NOT ONE DAMSEL IN DISTRESS

WORLD FOLKTALES FOR STRONG GIRLS

In her introduction, the author states that the 13 stories in this book “have always been around, hidden away in the back storeroom of folklore.” No more. Yolen has managed to present these legends and folktales as originally told, with their spunky, canny, and courageous girls and women heroes as feisty and funny as they were to the people of their time. The tales come from all over the world; some of their protagonists are well-known, such as Greece’s Atalanta the Huntress, but many others have been either lost over time or distorted in one way or another to make them palatable to readers who refused to recognize that women were fully capable human beings. There’s Nana Miriam of Niger, who uses the powerful potions in her juju bag to save her father from a vicious hippopotamus. Or China’s Li Chi, who refuses to be sacrificed to the serpent who has terrorized her village and instead uses her wits, a snake-hunting dog, and a sharp sword to slay the creature. Then there’s England’s Molly Whuppie, who serves her king by outwitting a giant and ends up a queen, in a rollickingly funny story that’s only equaled by the Ozark tale of Pretty Penny, who uses her wits to save her father’s money and make a lot more from the highway thief who tries to rob her. There are many more, all of them splendidly told by an author who can not only spin a mean folktale, but makes some nice subtle points in doing so. The book is strengthened even more by Yolen’s extensive “Notes on the Stories” and an excellent bibliography for those who want more, making it a useful reference tool for classroom or library. (Fiction. 8-12)

Pub Date: March 1, 2000

ISBN: 0-15-202047-0

Page Count: 112

Publisher: Harcourt

Review Posted Online: May 20, 2010

Kirkus Reviews Issue: April 15, 2000

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Ordinary kids in an extraordinary setting: still a recipe for bright achievements and belly laughs.

WAYSIDE SCHOOL BENEATH THE CLOUD OF DOOM

Rejoice! 25 years later, Wayside School is still in session, and the children in Mrs. Jewls’ 30th-floor classroom haven’t changed a bit.

The surreal yet oddly educational nature of their misadventures hasn’t either. There are out-and-out rib ticklers, such as a spelling lesson featuring made-up words and a determined class effort to collect 1 million nail clippings. Additionally, mean queen Kathy steps through a mirror that turns her weirdly nice and she discovers that she likes it, a four-way friendship survives a dumpster dive after lost homework, and Mrs. Jewls makes sure that a long-threatened “Ultimate Test” allows every student to show off a special talent. Episodic though the 30 new chapters are, there are continuing elements that bind them—even to previous outings, such as the note to an elusive teacher Calvin has been carrying since Sideways Stories From Wayside School (1978) and finally delivers. Add to that plenty of deadpan dialogue (“Arithmetic makes my brain numb,” complains Dameon. “That’s why they’re called ‘numb-ers,’ ” explains D.J.) and a wild storm from the titular cloud that shuffles the school’s contents “like a deck of cards,” and Sachar once again dishes up a confection as scrambled and delicious as lunch lady Miss Mush’s improvised “Rainbow Stew.” Diversity is primarily conveyed in the illustrations.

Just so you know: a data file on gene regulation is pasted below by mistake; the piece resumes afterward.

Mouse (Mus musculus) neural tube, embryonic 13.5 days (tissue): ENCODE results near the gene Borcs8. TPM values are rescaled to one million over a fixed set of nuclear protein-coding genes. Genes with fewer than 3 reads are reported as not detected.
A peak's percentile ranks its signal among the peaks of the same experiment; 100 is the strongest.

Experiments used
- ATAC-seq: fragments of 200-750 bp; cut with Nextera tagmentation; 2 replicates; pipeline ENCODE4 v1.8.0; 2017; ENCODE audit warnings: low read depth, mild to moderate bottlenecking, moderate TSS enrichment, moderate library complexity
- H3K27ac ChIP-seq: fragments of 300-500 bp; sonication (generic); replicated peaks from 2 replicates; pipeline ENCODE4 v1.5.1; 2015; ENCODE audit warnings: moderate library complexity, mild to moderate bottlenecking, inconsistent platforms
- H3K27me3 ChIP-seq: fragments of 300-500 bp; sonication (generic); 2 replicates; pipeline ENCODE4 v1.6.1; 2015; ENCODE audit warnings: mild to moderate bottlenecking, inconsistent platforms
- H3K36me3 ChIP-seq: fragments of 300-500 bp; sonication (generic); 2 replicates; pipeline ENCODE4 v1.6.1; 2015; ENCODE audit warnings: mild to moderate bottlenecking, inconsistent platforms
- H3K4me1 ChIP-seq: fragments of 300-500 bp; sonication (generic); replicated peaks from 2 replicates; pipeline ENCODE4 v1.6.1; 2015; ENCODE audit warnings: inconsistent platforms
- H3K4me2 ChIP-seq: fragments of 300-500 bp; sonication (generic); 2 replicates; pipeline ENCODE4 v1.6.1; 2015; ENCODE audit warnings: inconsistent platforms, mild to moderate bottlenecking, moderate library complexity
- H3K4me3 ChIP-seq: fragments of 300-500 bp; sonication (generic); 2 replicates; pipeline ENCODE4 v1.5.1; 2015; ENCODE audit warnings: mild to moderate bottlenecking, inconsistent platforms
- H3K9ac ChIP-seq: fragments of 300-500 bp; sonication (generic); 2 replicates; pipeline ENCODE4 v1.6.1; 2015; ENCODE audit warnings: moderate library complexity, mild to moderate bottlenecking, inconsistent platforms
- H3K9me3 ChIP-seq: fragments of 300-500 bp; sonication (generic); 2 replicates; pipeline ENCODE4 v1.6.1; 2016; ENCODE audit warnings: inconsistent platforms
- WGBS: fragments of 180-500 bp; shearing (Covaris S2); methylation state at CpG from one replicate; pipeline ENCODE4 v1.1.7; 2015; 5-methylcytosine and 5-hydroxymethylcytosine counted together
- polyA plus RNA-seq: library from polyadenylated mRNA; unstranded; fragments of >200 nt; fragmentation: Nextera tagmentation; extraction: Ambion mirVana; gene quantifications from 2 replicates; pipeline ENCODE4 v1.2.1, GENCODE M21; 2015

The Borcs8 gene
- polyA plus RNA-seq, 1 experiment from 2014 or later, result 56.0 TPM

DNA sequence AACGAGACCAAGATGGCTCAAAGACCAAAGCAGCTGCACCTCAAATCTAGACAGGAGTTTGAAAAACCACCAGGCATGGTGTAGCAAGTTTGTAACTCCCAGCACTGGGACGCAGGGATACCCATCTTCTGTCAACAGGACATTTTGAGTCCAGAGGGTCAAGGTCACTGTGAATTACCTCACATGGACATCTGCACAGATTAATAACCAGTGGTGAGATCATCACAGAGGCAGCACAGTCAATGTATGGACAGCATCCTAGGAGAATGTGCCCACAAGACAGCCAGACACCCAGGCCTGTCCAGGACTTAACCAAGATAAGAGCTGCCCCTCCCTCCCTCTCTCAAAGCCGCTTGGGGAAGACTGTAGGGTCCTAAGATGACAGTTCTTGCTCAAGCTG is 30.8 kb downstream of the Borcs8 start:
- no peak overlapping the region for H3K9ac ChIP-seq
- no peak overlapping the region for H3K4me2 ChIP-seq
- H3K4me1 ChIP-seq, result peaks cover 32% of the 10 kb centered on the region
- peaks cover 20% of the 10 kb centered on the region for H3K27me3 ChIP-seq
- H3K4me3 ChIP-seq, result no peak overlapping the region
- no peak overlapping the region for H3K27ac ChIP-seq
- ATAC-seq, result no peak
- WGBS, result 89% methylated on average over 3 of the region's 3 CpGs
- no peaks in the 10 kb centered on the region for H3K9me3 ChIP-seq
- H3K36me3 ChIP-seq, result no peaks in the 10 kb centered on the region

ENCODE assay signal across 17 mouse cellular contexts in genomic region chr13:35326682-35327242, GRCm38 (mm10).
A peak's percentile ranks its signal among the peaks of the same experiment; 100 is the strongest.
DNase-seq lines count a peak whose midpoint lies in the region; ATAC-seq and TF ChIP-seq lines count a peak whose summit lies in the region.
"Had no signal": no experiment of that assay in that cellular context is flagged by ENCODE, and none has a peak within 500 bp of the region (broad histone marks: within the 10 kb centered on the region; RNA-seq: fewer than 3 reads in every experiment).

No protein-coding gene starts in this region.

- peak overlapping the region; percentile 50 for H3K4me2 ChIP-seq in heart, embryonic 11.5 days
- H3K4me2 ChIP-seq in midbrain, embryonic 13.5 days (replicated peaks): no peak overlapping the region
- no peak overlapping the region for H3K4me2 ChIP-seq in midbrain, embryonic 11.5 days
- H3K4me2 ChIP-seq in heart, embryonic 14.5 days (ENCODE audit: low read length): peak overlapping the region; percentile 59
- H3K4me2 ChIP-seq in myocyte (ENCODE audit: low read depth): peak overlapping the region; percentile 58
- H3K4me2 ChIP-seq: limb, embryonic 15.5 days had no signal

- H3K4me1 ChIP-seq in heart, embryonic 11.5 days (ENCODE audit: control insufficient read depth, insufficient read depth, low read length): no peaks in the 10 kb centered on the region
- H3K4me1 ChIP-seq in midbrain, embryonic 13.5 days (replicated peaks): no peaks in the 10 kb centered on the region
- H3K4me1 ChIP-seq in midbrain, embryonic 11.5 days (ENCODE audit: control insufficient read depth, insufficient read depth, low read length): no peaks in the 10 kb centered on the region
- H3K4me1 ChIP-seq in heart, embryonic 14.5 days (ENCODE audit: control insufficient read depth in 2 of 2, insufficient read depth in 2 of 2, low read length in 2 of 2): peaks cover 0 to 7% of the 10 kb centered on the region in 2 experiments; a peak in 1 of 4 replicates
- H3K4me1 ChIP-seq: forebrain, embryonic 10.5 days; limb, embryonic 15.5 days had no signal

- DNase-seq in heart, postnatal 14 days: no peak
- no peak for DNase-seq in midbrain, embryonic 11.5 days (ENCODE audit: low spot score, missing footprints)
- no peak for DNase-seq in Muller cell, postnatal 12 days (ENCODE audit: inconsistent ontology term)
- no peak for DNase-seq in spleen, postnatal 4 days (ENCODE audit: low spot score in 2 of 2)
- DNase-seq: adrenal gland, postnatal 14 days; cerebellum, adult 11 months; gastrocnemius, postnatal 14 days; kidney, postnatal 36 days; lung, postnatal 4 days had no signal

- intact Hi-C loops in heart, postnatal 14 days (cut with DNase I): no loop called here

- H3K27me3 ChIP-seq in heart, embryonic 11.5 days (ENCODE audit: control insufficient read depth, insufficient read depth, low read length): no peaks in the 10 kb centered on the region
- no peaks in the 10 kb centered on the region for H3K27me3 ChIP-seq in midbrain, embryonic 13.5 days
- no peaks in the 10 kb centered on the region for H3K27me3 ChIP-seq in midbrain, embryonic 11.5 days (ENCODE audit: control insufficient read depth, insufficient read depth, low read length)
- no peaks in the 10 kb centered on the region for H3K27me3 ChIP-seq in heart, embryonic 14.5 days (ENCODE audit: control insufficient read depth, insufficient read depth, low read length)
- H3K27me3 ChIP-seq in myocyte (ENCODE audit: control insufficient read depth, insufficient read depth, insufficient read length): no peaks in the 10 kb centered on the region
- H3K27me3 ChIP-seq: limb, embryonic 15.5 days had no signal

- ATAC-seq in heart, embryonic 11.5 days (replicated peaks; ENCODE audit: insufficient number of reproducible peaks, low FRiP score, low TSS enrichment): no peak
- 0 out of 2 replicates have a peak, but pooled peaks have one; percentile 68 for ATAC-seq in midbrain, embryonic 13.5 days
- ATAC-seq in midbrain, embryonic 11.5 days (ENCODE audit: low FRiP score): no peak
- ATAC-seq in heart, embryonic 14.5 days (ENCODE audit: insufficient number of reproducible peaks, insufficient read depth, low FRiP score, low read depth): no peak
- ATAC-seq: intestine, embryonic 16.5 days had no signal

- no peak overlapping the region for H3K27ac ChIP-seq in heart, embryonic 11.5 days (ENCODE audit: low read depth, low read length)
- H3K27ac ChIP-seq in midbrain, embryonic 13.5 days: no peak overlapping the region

Ordinary kids in an extraordinary setting: still a recipe for bright achievements and belly laughs. (Fiction. 9-11)

Pub Date: March 3, 2020

ISBN: 978-0-06-296538-7

Page Count: 192

Publisher: Harper/HarperCollins

Review Posted Online: Sept. 29, 2019

Kirkus Reviews Issue: Nov. 1, 2019

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With comically realistic black-and-white illustrations by Selznick (The Robot King, 1995, etc.), this is a captivating...

FRINDLE

Nicholas is a bright boy who likes to make trouble at school, creatively. 

When he decides to torment his fifth-grade English teacher, Mrs. Granger (who is just as smart as he is), by getting everyone in the class to replace the word "pen'' with "frindle,'' he unleashes a series of events that rapidly spins out of control. If there's any justice in the world, Clements (Temple Cat, 1995, etc.) may have something of a classic on his hands. By turns amusing and adroit, this first novel is also utterly satisfying. The chess-like sparring between the gifted Nicholas and his crafty teacher is enthralling, while Mrs. Granger is that rarest of the breed: a teacher the children fear and complain about for the school year, and love and respect forever after. 

With comically realistic black-and-white illustrations by Selznick (The Robot King, 1995, etc.), this is a captivating tale—one to press upon children, and one they'll be passing among themselves. (Fiction. 8-12)

Pub Date: Sept. 1, 1996

ISBN: 0-689-80669-8

Page Count: 105

Publisher: Simon & Schuster

Review Posted Online: May 20, 2010

Kirkus Reviews Issue: July 1, 1996

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